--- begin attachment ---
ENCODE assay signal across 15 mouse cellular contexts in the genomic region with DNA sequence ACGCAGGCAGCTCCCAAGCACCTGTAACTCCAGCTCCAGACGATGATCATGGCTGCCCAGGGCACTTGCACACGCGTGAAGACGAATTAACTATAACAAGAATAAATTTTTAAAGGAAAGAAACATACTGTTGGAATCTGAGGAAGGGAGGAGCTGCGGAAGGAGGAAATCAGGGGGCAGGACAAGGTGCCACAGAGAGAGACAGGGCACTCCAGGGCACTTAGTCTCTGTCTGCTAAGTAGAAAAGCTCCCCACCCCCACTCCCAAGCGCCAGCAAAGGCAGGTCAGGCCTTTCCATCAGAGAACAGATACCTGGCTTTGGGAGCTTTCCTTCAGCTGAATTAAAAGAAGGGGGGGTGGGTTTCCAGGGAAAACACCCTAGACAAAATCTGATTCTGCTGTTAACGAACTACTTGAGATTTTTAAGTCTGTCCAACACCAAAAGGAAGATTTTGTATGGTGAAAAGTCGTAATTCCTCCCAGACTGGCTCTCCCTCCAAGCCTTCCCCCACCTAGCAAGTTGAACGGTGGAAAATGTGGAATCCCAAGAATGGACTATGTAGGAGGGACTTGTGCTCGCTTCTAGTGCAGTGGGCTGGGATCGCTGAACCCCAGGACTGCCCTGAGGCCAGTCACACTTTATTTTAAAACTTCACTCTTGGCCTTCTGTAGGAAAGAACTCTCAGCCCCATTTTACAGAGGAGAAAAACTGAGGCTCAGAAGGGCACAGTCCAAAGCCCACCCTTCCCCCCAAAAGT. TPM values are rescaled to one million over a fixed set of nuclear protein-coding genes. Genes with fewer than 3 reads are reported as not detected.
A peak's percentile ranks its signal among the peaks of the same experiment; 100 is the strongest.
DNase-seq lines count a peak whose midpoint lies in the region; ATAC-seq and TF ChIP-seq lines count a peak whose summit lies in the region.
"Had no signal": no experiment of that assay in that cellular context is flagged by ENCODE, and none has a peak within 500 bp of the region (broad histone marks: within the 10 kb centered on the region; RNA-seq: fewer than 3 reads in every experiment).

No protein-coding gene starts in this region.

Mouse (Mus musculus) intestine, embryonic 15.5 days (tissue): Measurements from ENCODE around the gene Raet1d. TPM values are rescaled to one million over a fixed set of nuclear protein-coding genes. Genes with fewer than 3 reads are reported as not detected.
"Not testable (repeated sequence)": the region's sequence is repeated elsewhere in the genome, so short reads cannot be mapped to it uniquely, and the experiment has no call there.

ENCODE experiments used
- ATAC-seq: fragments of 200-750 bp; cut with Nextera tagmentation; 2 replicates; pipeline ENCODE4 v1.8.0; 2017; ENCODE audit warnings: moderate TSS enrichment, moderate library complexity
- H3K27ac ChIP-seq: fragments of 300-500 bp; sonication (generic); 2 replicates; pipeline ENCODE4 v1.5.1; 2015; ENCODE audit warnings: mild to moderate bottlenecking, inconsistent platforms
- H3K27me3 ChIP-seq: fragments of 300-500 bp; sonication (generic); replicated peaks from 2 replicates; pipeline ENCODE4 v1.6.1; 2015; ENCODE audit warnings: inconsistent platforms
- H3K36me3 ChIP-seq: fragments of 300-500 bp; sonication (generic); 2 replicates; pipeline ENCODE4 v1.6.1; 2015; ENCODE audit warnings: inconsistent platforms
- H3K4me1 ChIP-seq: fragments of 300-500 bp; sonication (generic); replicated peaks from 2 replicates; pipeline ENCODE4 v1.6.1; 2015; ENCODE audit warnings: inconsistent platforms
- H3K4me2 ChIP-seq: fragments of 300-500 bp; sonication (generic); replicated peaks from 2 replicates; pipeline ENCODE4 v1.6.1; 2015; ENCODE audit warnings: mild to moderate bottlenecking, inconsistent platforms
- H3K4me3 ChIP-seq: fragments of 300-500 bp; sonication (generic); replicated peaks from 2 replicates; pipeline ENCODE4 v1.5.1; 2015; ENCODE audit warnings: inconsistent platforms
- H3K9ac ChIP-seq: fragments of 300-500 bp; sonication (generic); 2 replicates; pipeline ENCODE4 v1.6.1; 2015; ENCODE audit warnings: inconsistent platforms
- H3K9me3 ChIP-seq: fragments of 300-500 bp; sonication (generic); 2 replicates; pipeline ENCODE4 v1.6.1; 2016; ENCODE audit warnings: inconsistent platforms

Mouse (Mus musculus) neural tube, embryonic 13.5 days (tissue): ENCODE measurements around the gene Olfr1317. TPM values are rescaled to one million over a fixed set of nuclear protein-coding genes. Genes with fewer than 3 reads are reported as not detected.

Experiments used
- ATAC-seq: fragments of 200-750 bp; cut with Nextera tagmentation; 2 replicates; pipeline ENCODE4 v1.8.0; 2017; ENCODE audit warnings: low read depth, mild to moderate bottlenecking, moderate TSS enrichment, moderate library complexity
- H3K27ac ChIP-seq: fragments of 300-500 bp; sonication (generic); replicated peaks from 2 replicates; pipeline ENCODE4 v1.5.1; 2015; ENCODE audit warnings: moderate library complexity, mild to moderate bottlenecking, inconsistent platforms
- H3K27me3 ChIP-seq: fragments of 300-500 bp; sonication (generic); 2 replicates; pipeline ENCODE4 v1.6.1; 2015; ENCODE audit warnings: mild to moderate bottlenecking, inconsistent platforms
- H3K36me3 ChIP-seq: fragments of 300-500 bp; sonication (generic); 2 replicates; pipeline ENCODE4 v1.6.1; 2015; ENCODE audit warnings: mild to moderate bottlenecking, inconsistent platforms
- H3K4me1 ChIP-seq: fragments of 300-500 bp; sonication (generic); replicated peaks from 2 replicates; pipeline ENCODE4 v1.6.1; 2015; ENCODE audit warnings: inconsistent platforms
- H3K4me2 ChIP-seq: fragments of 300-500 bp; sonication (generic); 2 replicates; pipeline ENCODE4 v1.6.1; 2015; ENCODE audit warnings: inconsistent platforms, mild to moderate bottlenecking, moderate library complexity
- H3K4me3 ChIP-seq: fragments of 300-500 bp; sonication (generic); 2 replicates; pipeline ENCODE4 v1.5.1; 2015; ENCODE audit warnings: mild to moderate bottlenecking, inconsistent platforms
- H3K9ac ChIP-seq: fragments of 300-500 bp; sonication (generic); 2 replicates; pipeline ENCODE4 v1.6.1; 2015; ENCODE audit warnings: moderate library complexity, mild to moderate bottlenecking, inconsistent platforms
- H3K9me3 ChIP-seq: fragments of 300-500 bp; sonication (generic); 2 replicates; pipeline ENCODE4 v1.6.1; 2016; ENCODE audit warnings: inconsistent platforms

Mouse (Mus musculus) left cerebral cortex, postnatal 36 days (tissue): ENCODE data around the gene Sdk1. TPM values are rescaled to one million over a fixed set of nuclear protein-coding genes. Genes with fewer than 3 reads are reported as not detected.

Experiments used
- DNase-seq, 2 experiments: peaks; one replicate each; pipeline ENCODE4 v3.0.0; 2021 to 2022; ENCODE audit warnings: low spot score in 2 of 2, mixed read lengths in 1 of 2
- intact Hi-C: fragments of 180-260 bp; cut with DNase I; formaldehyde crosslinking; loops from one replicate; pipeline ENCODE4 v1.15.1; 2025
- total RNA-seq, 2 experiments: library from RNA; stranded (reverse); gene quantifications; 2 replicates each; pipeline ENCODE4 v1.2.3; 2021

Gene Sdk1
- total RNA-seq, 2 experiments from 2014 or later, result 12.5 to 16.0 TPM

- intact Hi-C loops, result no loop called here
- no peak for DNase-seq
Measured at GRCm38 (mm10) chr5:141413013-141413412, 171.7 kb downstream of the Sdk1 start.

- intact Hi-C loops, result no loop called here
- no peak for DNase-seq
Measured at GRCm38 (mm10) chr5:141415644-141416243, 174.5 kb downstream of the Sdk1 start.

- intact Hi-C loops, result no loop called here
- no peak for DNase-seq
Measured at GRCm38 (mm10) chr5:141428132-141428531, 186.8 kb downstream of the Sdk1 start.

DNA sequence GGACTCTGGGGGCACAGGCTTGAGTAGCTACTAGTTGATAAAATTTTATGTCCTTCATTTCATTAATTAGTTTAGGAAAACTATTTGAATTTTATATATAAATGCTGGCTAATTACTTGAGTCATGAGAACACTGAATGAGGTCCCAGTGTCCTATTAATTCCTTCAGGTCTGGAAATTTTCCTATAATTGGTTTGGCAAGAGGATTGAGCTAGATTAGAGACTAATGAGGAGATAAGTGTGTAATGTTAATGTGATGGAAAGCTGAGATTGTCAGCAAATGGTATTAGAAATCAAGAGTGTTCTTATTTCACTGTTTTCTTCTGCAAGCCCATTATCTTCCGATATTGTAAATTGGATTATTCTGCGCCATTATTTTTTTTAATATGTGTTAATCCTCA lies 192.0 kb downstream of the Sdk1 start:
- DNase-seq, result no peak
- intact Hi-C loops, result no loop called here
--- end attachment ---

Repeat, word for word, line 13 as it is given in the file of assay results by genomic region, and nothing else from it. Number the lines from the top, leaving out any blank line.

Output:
- H3K4me1 ChIP-seq: fragments of 300-500 bp; sonication (generic); replicated peaks from 2 replicates; pipeline ENCODE4 v1.6.1; 2015; ENCODE audit warnings: inconsistent platforms